So we finally have it, Global have announced various changes to their brands, including the sale of 8 stations to the Irish media company Communicorp, who own Today FM and Spin in Ireland.

Radio Rental will attempt to explain in layman's terms what will happen to each brand and how you can still listen, although some final details are still to be confirmed.

REAL RADIO:  These stations will all rebrand to Heart with network programming from London.  Real North Wales and Real Yorkshire have been sold to Communicorp.  The current Welsh station will be split between South and Mid and North Wales when it rebrands to Heart.

CAPITAL: No change for the average listener, Capital South Wales and Capital Scotland will be owned by Communicorp, but will continue to take programming from Capital in London.  A new Capital station will launch in North Wales on Heart's existing frequencies.  However Welsh language programming will continue on those stations with those requirements.

HEART: Business as usual for the existing Heart network, with the exception of North Wales where the existing station will move to Real Radio's frequencies and will be owned by Communicorp.  Heart North Wales will no longer have to broadcast Welsh language programming which will move to Capital.

GOLD: Gold will no longer broadcast to the majority of the country on DAB and AM, except in London, Manchester and the East Midlands.  Speculation is rife that Gold will replace Smooth on national DAB with a 70s, 80s and early 90s format. 

SMOOTH RADIO:  The station will be removed from national DAB with all current Smooth regional FM licences providing local programming for seven hours a day on weekdays and four at weekends.  The station will also be available on local DAB and AM in areas currently served by Gold with the exception of London, Manchester and the East Midlands where Smooth is on FM.    In Wales, Smooth will also provide national programming within Wales for four hours a day on weekdays on AM in Cardiff/Newport and Wrexham. 

Communicorp will also own Smooth in the North West, North East and the East Midlands.

REAL RADIO XS: In Glasgow, the station will rebrand as Xfm which outside of local hours will network from London.   It's unconfirmed how Real XS Manchester will continue, but has been purchased by Communicorp.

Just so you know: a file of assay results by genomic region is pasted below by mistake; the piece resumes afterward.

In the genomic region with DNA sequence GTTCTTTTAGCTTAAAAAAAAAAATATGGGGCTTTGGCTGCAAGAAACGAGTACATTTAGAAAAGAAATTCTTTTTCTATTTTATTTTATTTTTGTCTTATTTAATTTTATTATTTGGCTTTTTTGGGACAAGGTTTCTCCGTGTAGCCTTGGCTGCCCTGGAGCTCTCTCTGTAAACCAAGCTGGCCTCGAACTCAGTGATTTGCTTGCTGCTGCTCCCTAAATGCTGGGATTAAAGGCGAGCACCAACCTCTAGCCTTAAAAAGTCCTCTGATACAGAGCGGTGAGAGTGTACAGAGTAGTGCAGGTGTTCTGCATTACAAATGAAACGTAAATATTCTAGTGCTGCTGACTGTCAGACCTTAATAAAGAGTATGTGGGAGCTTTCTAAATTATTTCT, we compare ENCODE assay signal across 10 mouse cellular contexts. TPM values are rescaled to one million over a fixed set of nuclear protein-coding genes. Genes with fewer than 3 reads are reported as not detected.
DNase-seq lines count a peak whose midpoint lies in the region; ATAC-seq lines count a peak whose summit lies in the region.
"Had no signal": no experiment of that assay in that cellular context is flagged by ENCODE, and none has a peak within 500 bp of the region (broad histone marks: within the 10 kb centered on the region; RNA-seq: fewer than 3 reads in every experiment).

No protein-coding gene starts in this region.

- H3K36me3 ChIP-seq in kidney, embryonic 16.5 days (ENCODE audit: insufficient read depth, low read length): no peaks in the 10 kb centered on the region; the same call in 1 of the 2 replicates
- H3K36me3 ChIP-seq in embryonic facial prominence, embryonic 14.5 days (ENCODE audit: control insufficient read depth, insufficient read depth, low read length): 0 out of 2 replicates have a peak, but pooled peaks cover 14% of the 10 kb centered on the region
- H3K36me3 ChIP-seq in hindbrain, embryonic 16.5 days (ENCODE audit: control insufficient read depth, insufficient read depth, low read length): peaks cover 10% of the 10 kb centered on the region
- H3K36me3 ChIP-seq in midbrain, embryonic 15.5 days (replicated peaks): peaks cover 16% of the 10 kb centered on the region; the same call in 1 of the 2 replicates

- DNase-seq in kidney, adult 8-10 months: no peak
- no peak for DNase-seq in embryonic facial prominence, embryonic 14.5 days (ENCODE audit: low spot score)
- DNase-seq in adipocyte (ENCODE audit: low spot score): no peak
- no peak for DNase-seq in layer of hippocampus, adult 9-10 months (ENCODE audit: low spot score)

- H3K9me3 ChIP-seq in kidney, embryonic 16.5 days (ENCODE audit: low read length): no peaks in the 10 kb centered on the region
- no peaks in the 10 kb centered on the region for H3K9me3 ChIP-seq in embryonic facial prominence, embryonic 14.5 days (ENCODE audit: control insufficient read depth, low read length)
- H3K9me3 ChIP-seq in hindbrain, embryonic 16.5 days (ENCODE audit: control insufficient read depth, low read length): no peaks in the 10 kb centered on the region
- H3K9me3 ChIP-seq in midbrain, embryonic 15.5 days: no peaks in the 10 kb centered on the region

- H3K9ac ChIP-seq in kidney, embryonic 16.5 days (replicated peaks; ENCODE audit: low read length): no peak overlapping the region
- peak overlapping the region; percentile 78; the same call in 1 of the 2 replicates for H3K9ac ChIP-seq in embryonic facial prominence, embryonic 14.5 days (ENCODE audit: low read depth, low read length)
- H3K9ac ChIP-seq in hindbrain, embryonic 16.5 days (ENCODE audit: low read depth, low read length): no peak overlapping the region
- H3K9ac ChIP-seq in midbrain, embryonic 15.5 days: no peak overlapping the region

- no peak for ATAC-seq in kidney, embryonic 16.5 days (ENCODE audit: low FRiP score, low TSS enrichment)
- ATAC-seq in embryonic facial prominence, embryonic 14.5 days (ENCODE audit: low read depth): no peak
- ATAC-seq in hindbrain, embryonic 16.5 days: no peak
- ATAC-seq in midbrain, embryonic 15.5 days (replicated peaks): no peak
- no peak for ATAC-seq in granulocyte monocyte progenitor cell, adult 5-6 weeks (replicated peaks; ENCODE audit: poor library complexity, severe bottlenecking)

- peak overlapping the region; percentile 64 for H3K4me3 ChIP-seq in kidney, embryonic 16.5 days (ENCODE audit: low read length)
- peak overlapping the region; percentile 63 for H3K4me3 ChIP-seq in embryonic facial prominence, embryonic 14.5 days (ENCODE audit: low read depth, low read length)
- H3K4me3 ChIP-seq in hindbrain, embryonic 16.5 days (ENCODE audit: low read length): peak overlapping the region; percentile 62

LBC 97.3 will go national on Digital One DAB from February 11th replacing Birdsong and there is no change to LBC News 1152, Capital Xtra or Xfm in London and Manchester.

Thursday, 30 January 2014

The future editorial policy of LBC 97.3 once it goes national

Copyright: Global Radio 2014
With the announcement that LBC 97.3 will become the UK's first national 'news talk' station when it launches on the Digital One DAB multiplex on February 11th, it raises issues about the future editorial policy of the station.

Since 2007, LBC was given the strapline of 'London's Biggest Conversation' with additional investment in re-focusing the station as radio's answer to the Daily Mail with right-wing commentators such as Iain Dale alongside political presenters Ken Livingstone, David Mellor, the current Mayor of London Boris Johnson and Deputy PM Nick Clegg who's Call Clegg chat show is partially responsible for the rise in LBC's share in the London area.

With the re-focus of LBC as 'Leading British Conversation' to compete with BBC Radio 5 Live, this will inevitably dilute the London-centric content the station has been famous for since October 1973.

Despite the current station providing national topics, there are elements of the station which are core London.  News, travel, weather, the Ask Boris feature on Nick Ferrari's breakfast show and other London talking points are still core to LBC's editorial agenda.

Will tube strikes, transport fare rises and local election coverage be reduced or axed as LBC's new found focus on national issues, such as Scottish independence take more importance as part of James Rea's new national station?

There is of course an alternative to LBC in the form of BBC London 94.9, the flagging licence-fee funded station which has a broader remit than LBC providing varied speech and music, yet doesn't have the slick format that LBC has, nor provides local news and travel between 1900-2200 weekdays due to taking the national evening show as part of the BBC's Delivering Quality First cuts.

London also has the new local television channel 'London Live' which launches at the end of March, which is owned by the Evening Standard newspaper which promises up to five and a half hours of current affairs content on weekdays.   However unlike LBC, it's targeting a younger audience and Vikki Cook, London Live's head of news promises a more irrelevant look at local news, which will hardly attract the LBC audience.

If LBC and Global Radio dump the local audience, it could be a massive blow not only in audience share, but the other local speech outlets aren't up to the job yet.